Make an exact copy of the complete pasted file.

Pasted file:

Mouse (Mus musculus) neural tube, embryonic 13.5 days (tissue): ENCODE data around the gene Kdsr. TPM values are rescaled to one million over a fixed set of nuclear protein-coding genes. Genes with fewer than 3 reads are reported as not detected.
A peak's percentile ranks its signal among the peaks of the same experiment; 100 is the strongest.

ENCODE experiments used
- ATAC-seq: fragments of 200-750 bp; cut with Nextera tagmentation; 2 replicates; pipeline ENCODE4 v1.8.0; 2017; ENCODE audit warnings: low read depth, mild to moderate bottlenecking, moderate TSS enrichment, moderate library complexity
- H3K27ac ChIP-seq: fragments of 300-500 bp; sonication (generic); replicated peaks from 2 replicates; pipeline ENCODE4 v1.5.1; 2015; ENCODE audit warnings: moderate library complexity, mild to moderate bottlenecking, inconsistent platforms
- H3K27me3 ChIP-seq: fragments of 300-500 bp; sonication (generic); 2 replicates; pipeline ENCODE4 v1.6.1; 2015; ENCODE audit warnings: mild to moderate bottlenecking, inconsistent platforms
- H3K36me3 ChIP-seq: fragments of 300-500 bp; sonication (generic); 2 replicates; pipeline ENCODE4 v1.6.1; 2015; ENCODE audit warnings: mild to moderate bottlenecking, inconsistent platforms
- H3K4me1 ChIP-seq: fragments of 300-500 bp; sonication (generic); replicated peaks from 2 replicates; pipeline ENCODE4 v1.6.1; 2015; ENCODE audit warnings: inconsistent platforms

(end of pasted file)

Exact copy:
Mouse (Mus musculus) neural tube, embryonic 13.5 days (tissue): ENCODE data around the gene Kdsr. TPM values are rescaled to one million over a fixed set of nuclear protein-coding genes. Genes with fewer than 3 reads are reported as not detected.
A peak's percentile ranks its signal among the peaks of the same experiment; 100 is the strongest.

ENCODE experiments used
- ATAC-seq: fragments of 200-750 bp; cut with Nextera tagmentation; 2 replicates; pipeline ENCODE4 v1.8.0; 2017; ENCODE audit warnings: low read depth, mild to moderate bottlenecking, moderate TSS enrichment, moderate library complexity
- H3K27ac ChIP-seq: fragments of 300-500 bp; sonication (generic); replicated peaks from 2 replicates; pipeline ENCODE4 v1.5.1; 2015; ENCODE audit warnings: moderate library complexity, mild to moderate bottlenecking, inconsistent platforms
- H3K27me3 ChIP-seq: fragments of 300-500 bp; sonication (generic); 2 replicates; pipeline ENCODE4 v1.6.1; 2015; ENCODE audit warnings: mild to moderate bottlenecking, inconsistent platforms
- H3K36me3 ChIP-seq: fragments of 300-500 bp; sonication (generic); 2 replicates; pipeline ENCODE4 v1.6.1; 2015; ENCODE audit warnings: mild to moderate bottlenecking, inconsistent platforms
- H3K4me1 ChIP-seq: fragments of 300-500 bp; sonication (generic); replicated peaks from 2 replicates; pipeline ENCODE4 v1.6.1; 2015; ENCODE audit warnings: inconsistent platforms